This week, we're shining the spotlight on Organic Sumatra Ipak Bensu.
Organic Ipak Bensu is 100% shade-grown on 970 small farms (approximately 3 acres each) in the Gayo Highlands. The farms are between 4000 and 5500 feet above sea level and all of the farmers are women.
In Indonesia, most farms are owned and run by men. Sumatra is different. In Western Sumatra, for instance, property is owned and passed on by the female members of the Minangkabau ethnic group. Though the Gayo Highlands are north and east of the Minangkabau Highlands, women are still very active in coffee production and many own their own farms.
In 2008, a farmer and former coffee broker named Ibu Ramhah started the Kopepi Ketiara Cooperative to help farmers process and market their coffee. Small farmers in Sumatra need help processing their coffee beans. Unlike many other coffee growing regions, Sumatra is too humid to just leave coffee cherries out to dry. Soaking the fruit off first doesn't help much, because to get the coffee beans to dry properly, the parchment (a thin shell surrounding the beans) also has to be removed. If the parchment is left on, the beans are apt to mold in the very humid air. Most coffee beans from Sumatra are processed using a wet-hulled Mandheling (Giling Basah) process. The coffee cherries are dried for a day, then the fruit is partially washed off. The beans dry for another couple of days before being sent through an expensive machine that removes the last of the fruit and the parchment from the partially dried coffee beans. The farmers who grow Organic Sumatra Ipak Bensu are members of the Kopepi Ketiara Cooperative, and the cooperative processes all their coffee.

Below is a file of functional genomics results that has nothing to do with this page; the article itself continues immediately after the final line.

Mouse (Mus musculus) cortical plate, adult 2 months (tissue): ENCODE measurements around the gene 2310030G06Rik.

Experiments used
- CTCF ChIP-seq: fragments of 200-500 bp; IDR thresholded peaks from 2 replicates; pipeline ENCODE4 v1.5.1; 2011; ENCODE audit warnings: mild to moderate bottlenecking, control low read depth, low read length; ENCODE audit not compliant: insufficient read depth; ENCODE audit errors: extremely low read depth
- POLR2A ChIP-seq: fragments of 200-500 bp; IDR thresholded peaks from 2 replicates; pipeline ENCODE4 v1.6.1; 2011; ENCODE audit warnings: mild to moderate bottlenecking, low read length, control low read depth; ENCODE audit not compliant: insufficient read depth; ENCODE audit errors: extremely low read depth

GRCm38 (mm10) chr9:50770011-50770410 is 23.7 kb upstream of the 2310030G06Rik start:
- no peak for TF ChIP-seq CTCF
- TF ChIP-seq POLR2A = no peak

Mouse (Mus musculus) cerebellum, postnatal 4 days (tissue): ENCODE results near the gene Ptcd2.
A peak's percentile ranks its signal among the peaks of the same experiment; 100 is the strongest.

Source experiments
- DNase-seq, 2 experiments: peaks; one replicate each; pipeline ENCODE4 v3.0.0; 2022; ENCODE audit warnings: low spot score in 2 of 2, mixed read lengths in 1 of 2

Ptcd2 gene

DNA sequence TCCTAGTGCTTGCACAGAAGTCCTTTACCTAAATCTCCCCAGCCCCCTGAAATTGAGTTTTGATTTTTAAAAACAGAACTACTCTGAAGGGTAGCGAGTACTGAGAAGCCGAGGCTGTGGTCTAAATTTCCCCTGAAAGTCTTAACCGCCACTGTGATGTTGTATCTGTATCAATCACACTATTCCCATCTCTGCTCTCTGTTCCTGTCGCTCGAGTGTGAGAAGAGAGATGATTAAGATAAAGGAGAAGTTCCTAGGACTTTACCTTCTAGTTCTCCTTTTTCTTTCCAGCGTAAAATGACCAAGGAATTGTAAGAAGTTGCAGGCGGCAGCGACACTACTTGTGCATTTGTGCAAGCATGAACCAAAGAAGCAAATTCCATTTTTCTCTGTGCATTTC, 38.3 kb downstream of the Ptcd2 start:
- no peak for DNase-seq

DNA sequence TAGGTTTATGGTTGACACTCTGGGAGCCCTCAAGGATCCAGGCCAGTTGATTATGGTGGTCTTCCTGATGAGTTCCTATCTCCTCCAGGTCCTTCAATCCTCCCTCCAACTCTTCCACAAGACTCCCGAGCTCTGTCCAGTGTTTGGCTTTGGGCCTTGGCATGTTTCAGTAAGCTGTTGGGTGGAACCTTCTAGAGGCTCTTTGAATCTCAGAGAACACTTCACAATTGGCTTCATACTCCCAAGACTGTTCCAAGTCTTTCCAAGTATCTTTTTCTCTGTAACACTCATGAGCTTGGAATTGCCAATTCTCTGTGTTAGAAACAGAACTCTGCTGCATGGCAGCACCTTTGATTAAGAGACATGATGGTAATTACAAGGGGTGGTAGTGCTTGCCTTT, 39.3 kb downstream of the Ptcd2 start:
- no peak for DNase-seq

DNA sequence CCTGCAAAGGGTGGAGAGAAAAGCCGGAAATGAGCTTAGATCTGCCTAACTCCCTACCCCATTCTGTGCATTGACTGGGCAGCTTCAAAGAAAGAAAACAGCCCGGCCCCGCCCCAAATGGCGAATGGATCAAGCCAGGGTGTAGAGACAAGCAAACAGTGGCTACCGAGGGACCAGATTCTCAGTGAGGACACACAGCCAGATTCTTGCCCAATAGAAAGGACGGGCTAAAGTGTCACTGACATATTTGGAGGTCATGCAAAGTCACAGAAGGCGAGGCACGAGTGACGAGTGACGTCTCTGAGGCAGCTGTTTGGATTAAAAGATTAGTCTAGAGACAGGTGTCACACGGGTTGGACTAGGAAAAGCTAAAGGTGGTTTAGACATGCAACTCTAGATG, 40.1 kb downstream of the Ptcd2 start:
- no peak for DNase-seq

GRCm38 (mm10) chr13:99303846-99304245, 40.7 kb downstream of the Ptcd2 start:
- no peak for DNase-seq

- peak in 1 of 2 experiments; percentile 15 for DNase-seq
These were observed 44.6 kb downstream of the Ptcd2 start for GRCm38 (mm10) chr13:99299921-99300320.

The cooperative also helps the women market their coffee. Marketing Organic Sumatra Ipak Bensu separately from coffee grown by other co-op members allows the women to earn a premium on their coffee. This increases their families' access to education and health care and also allows them to invest money back into their farms to improve future crops.
We love buying co-op coffee, especially when the co-op helps farmers create a better life for themselves and their families. Kopepi Ketiara does this for the women who grow Organic Sumatra Ipak Bensu, but we still wouldn’t buy it if the coffee wasn’t also really good.
Sumatran coffee is known for its very heavy, almost syrupy body, one of the consequences of the Mandheling process. Unfortunately, if not done right, the wet-hull processing also leaves the coffee with an earthy or “funky” flavor. When we cup a coffee from Sumatra, we want the body but not the funk. That’s why we’re so happy with Organic Sumatra Ipak Bensu. At a medium, Full City, roast level the coffee is smooth and silky with classic Sumatran body. The flavor is clean with cocoa richness & tangy citrus brightness made even more complex by pulpy fruit sweetness and a lingering herbal finish. Roasting the coffee darker, results in an even heavier body. The tangy notes turn sweet and the flavor has more cocoa notes and bold complexity. No matter which roast level you prefer, Organic Sumatra Ipak Bensu brews into a great cup of coffee.
Do you enjoy Sumatran coffee? If so, we'd love to hear from you. You can share your thoughts on the Facebook thread or in a comment on this blog. Or, if you'd like to share your opinion with the wider world, leave us a coffee review on Google or on your favorite review site. Not only do we value your opinions, but reviews help more people find us. Help us connect coffee lovers to fresh, quality coffee!
~ Carrie, Paul and all of us at Coffee by the Roast
To learn more about the Minangkabau people, click here.
For more information on Organic Ipak Bensu and photos of the women who grow it, click here.